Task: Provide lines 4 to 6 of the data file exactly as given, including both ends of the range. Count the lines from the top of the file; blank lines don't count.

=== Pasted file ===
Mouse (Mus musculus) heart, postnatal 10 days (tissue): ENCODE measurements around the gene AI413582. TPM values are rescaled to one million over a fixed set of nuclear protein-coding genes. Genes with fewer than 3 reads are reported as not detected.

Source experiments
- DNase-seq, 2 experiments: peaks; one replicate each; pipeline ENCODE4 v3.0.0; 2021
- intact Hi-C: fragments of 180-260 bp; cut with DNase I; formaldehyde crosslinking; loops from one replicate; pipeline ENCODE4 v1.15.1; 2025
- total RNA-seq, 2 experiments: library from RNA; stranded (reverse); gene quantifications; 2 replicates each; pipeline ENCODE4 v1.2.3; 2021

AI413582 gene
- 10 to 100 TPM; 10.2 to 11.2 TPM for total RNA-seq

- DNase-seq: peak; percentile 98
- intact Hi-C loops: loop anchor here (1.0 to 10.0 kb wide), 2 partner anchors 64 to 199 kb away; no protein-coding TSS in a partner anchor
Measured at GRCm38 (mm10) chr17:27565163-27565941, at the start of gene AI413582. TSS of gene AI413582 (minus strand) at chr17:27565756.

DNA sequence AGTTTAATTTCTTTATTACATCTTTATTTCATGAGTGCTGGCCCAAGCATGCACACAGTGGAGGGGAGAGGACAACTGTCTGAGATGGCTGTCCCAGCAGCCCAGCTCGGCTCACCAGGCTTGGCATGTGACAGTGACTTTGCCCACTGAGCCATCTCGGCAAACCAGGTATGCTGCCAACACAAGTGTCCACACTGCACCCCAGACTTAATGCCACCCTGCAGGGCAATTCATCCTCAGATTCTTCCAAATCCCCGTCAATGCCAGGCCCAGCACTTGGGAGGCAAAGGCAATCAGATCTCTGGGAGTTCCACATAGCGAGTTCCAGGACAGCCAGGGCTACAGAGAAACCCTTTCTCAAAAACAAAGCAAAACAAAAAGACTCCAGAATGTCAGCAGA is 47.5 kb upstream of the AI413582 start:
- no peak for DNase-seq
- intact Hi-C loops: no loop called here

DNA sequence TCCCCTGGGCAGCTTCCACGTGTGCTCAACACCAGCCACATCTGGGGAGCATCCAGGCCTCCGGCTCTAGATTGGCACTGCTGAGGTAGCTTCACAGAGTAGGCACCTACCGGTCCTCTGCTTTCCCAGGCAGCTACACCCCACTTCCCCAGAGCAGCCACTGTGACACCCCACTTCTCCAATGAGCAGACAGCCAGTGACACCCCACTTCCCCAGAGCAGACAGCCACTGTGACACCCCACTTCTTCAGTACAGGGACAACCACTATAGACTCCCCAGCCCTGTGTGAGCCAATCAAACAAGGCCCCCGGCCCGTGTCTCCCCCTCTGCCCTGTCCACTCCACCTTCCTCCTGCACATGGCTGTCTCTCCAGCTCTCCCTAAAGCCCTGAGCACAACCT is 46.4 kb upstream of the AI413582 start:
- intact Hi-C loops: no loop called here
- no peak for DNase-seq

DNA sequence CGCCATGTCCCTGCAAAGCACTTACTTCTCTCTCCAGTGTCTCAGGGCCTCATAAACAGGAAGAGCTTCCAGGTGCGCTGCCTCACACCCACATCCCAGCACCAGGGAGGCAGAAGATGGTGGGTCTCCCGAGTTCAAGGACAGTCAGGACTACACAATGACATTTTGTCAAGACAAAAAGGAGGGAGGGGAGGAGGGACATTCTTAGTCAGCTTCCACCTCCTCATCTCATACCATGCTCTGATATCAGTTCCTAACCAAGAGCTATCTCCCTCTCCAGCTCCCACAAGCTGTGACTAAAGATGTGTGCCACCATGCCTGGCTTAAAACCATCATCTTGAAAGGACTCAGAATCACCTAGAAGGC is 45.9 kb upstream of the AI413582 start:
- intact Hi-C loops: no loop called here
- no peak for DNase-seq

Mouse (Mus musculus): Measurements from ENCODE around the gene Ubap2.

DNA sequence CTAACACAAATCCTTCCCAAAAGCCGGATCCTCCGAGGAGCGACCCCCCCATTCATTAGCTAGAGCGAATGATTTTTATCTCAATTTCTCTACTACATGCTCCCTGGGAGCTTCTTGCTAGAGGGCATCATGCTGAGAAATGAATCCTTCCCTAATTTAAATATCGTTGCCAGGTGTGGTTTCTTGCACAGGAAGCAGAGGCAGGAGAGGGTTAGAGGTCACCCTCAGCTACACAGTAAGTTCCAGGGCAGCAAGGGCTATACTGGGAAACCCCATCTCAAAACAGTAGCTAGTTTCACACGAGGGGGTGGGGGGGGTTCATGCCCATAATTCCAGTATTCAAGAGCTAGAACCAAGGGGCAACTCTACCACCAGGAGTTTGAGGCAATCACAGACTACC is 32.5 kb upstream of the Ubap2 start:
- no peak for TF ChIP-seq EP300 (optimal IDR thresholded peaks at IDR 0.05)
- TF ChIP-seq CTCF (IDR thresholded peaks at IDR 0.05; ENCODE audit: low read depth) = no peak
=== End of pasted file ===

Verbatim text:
- intact Hi-C: fragments of 180-260 bp; cut with DNase I; formaldehyde crosslinking; loops from one replicate; pipeline ENCODE4 v1.15.1; 2025
- total RNA-seq, 2 experiments: library from RNA; stranded (reverse); gene quantifications; 2 replicates each; pipeline ENCODE4 v1.2.3; 2021

AI413582 gene